ELIZABETHTON, TN (WJHL)- Last year, Elizabethton High School students competed nationally and their idea of the Bartleby program won them $200,000.
With that money, the “Bartleby Community Improvement Class” started, and just wrapped up its first semester. The program aims to apply state standards in real world projects.
In this program each student develops a community program based on needs they see with the help of a mentor.
This semester more than a dozen students spotted a need, made a plan, and launched a project to help fill that need.
Elizabethton High School Junior Mckenna Kiser started a peer-to-peer support group called STRIVE. It’s for students who struggle with mental illness like depression, anxiety, and bipolar disorder.
Kiser said through the class she has found her career path.
Mckenna meets with a professor at Milligan College, learning solutions and techniques that she passes on to students in strive.
“A lot of students don’t have that support system at home and I noticed that in my fellow peers and classmates,” Kiser said. “I just saw this huge gap in the society so I’m trying to fix it and have a support system for teens that need it.”
Kiser said the biggest thing she needs help with right now is funding.
“Right now I’m paying for all of the materials out of my Chic-Fil-A paycheck so we really do need funding for the opportunities for these kids,” Kiser said.
She said she tries to make the group relatable, have fun game nights, as well as more serious sessions, classes, and volunteer projects.
Kiser said she could see a future career in this.
“I found something I’m good at and helping these kids has just been so life-changing so if I can keep going and help kids nationally that would be such a success for me,” Kiser said.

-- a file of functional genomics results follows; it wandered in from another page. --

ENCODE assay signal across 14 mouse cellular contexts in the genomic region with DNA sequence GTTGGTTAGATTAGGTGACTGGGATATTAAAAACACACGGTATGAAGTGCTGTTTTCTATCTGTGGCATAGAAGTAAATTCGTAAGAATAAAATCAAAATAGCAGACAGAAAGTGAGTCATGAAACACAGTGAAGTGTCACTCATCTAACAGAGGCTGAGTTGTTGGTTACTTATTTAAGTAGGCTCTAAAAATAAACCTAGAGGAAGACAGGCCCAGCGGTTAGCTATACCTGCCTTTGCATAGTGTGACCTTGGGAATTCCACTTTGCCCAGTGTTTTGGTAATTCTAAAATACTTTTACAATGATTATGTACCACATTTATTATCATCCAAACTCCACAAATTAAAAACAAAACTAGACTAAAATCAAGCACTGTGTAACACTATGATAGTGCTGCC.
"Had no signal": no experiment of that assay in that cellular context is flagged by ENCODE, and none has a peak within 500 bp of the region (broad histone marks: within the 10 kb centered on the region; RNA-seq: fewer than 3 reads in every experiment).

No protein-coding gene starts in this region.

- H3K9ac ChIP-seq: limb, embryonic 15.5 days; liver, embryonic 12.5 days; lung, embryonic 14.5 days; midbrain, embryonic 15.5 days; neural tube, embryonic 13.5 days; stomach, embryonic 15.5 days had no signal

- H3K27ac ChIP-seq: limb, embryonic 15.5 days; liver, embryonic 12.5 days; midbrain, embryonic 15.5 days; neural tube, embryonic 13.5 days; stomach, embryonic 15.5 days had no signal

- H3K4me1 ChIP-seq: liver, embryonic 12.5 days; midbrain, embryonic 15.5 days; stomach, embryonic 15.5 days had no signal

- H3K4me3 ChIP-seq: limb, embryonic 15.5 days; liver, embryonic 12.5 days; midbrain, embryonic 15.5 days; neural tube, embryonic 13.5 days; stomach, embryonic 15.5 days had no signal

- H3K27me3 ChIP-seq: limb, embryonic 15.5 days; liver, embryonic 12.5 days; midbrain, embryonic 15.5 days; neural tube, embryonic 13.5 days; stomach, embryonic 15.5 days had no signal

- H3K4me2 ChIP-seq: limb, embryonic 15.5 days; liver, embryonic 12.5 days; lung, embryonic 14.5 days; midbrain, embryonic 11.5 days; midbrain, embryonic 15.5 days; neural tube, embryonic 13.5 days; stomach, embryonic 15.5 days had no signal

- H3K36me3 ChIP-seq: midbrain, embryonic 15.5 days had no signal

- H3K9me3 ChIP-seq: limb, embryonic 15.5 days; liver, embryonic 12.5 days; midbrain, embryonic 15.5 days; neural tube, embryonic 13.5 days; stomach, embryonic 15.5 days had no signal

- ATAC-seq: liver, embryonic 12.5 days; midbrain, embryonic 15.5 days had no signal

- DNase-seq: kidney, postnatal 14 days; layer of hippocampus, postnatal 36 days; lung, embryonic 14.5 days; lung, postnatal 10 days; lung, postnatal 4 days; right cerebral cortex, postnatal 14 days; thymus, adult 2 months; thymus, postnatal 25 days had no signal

Another student, Senior Sadie Whitehead created a program that brings hands-on learning in to the elementary schools, giving them a taste of future subjects they’ll learn in school, how they pertain to real world jobs, and clubs they can look forward to.
“Letting them explore a little bit more of these subjects a little more in depth you can really see their interest being peaked and them kind of putting the pieces together in their mind,” Whitehead said. “The cool thing is is that I’m taking highschoolers from inside my school that are passionate about certain subject areas and know a lot about it.”
Some of the other projects developed in the Bartleby class include Tweetsie Trail cleanup, revitalizing Kiwanis Park, veteran assistance, and downtown Elizabethton beautification.
This semester, with the support and guidance of community leaders, these students have worked a combined 3,000 hours on their projects to improve the Elizabethton community.
This program isn’t just for straight A students, you’ll find a variety of students in the Bartleby program, all working to improve their Elizabethton community.
Next semester, 15 students will participate in the Bartleby entrepreneurship class, where the goal is to plan and establish businesses that fill economic gaps, according to Bekah Price with Elizabethton City Schools.
Copyright 2017 WJHL. All Rights Reserved.